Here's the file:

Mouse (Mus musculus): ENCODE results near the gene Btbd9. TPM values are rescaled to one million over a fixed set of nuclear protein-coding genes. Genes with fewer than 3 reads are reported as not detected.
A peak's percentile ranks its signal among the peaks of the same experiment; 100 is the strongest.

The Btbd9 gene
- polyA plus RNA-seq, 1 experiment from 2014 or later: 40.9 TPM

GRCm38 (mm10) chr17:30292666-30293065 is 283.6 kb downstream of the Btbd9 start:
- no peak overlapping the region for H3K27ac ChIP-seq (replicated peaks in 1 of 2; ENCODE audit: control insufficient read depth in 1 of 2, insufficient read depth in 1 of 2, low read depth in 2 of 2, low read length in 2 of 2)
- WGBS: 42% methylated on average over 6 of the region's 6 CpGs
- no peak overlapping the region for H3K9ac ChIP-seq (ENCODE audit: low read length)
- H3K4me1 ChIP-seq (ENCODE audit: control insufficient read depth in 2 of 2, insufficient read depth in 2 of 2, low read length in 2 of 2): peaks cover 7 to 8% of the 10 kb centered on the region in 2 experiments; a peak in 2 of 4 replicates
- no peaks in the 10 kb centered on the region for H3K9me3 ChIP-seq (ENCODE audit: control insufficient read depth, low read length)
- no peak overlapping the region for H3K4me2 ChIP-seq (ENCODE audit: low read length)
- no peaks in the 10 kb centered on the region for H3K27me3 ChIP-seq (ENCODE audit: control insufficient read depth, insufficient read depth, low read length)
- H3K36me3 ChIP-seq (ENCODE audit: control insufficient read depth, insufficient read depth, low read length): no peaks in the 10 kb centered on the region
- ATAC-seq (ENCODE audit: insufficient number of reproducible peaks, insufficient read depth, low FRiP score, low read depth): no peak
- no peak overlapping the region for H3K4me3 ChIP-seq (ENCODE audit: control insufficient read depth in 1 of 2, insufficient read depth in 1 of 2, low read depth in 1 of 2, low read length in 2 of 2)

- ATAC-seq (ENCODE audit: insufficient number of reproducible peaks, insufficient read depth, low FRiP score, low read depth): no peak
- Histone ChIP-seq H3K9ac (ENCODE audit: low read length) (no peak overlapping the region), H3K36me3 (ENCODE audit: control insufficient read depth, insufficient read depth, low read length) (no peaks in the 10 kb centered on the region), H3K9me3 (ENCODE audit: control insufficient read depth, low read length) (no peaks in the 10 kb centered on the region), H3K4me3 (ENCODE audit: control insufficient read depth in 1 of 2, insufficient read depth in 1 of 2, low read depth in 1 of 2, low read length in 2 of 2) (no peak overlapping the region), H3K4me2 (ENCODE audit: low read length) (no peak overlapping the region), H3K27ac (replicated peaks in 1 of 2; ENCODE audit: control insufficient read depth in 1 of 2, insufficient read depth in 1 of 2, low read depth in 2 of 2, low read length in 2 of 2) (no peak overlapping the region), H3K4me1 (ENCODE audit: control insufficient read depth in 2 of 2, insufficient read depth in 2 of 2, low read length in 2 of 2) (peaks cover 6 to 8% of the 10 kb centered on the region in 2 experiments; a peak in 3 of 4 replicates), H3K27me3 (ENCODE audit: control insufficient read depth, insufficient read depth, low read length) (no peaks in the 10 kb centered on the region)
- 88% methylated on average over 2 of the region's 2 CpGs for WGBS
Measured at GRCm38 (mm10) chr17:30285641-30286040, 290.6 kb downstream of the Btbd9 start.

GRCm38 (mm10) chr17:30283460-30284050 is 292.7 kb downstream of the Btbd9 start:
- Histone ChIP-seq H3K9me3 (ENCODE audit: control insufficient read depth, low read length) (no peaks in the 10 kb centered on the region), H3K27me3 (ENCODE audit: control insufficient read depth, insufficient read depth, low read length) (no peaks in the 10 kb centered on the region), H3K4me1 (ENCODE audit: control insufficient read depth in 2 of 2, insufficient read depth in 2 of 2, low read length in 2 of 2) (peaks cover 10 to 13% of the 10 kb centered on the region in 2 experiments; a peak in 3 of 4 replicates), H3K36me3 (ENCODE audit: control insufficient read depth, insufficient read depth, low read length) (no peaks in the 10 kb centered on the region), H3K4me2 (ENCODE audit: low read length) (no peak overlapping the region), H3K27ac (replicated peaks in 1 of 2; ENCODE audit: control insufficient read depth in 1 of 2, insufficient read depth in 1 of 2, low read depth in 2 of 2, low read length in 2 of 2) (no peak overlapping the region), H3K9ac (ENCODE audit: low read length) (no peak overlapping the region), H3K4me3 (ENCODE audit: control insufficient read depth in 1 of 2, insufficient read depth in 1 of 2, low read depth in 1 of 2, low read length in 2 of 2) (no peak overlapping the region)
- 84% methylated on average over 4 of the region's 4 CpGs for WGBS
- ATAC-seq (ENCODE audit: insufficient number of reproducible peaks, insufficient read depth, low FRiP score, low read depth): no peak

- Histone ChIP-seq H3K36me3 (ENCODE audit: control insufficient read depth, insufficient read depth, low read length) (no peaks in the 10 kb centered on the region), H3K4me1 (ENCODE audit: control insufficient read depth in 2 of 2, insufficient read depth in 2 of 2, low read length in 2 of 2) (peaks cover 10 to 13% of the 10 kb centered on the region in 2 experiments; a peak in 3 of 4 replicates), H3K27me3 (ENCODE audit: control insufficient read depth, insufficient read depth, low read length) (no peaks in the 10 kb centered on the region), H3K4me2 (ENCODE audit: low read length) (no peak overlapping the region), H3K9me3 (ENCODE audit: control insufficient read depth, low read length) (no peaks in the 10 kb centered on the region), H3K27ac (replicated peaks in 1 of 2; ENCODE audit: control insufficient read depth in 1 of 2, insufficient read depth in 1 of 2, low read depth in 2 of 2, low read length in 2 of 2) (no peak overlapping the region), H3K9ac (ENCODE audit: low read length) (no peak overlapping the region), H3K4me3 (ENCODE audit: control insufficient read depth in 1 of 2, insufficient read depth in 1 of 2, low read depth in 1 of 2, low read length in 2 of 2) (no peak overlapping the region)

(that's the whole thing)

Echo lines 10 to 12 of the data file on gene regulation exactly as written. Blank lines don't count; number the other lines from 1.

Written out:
- no peaks in the 10 kb centered on the region for H3K9me3 ChIP-seq (ENCODE audit: control insufficient read depth, low read length)
- no peak overlapping the region for H3K4me2 ChIP-seq (ENCODE audit: low read length)
- no peaks in the 10 kb centered on the region for H3K27me3 ChIP-seq (ENCODE audit: control insufficient read depth, insufficient read depth, low read length)